2. Helpful Colin avatar

    There is a Radio Shop in Derby called R. F. Potts, 68 Babington Lane, Derby, DE1 1SX, Tel. (01332) 343469. I highly recommend this shop which has been selling new and 2nd hand electronic components and equipment since WW2 at least. Well before either Radio Shack or Maplin’s were on the scene. Else search the internet for a “neon indicator lamp”. I found this when I Googled it:

  3. Ian White avatar
    Ian White

    Neons available via EBay from Alistair Borthwick Edinburgh.
    Also a green one for my fridge.

  4. Pete Jay avatar
    Pete Jay

    I have several neon indicators on six way mains adapters.
    Can they be removed to save power if indeed they use much electricity?

    1. Helpful Colin avatar

      Hi Pete,

      In my post I quote the current through a neon and series resistor as 0.66mA. The applied voltage is 240V AC RMS. So the power used is 0.1584W shared between the neon and resistor. This is a small amount of electricity. It would take 6,313 hours to us up 1 unit (1kWH). I am confident that you will dissipate so much energy while you carry out the work that you will spend more on the food required by you than the electricity cost saved. You will also warm up the earth with your body more doing the work than leaving it alone and using your time more efficiently on a more rewarding project. We together have probably already used up too much energy and warmed up the earth too much just considering the problem.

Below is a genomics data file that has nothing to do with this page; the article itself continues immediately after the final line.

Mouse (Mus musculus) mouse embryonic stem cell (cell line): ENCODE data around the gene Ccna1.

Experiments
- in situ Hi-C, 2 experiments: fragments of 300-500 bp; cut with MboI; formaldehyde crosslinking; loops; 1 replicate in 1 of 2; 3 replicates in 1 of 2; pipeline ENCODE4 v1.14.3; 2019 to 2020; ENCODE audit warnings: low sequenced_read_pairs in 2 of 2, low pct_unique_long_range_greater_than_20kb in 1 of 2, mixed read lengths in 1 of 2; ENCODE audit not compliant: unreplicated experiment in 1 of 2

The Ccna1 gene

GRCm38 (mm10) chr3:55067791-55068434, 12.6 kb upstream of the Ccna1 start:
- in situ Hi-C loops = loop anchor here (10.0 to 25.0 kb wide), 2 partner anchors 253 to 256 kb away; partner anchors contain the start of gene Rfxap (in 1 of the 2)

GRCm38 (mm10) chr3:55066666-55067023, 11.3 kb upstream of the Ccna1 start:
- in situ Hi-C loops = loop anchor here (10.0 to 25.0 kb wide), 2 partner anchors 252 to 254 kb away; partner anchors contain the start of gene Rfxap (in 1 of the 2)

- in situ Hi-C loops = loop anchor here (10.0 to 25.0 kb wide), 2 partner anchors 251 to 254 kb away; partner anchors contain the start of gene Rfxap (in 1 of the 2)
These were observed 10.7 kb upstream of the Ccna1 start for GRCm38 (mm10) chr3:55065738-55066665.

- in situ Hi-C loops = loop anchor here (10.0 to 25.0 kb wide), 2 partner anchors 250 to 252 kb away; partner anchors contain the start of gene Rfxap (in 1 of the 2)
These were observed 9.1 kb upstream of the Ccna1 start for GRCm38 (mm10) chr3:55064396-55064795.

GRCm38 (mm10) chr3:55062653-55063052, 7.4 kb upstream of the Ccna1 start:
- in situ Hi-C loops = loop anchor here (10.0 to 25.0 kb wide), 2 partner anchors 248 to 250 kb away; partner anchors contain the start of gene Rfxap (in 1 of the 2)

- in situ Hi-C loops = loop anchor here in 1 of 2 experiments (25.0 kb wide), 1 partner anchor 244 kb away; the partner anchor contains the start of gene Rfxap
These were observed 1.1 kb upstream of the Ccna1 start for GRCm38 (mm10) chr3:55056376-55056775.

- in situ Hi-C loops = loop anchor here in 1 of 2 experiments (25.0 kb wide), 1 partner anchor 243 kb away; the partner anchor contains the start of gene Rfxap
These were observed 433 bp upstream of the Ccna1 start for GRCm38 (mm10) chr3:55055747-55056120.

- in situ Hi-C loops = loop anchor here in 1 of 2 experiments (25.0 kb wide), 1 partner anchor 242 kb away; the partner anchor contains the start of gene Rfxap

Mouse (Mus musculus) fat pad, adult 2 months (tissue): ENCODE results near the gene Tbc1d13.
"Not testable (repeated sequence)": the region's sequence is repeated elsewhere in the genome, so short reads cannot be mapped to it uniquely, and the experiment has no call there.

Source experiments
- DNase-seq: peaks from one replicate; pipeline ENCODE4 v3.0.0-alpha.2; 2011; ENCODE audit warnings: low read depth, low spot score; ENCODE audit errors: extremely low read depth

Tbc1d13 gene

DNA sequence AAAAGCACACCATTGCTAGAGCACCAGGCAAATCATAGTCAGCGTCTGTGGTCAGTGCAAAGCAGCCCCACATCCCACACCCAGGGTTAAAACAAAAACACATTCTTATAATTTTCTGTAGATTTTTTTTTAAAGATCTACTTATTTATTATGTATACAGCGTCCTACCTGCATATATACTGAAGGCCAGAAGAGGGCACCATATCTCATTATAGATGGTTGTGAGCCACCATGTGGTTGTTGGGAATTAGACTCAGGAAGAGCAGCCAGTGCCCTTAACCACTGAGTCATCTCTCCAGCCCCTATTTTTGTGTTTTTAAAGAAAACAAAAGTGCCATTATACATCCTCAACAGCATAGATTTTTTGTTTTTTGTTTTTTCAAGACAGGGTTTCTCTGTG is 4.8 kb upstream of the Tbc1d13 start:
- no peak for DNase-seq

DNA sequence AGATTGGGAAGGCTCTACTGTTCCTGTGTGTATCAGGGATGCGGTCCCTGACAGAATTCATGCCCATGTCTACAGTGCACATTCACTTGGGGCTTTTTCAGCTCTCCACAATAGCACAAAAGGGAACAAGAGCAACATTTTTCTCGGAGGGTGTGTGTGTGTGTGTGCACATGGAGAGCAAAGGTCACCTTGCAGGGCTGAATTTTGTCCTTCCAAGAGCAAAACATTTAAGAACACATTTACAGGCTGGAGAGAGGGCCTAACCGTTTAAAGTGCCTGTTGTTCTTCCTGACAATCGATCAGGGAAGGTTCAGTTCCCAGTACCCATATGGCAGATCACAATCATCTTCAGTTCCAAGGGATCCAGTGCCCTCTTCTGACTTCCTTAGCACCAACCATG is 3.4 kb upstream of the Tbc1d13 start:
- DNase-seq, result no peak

The neons together with their resistors can be removed without ill effect but it will probably detract from your property value. My advice is: Use the washing line and not the tumble dryer; use the microwave and not the oven and only boil as much water in the kettle as you need.

      Regards, Colin.

  5. Peter avatar

    Thank you very much for your considered reply.

  6. helen grey avatar
    helen grey

    Hi I have purchased 3 trendiswitch fused spur but what I thought was a light is in fact a knockout for a cable to be wired in is it possible to attach a neon light and place the light in were the knockout hole is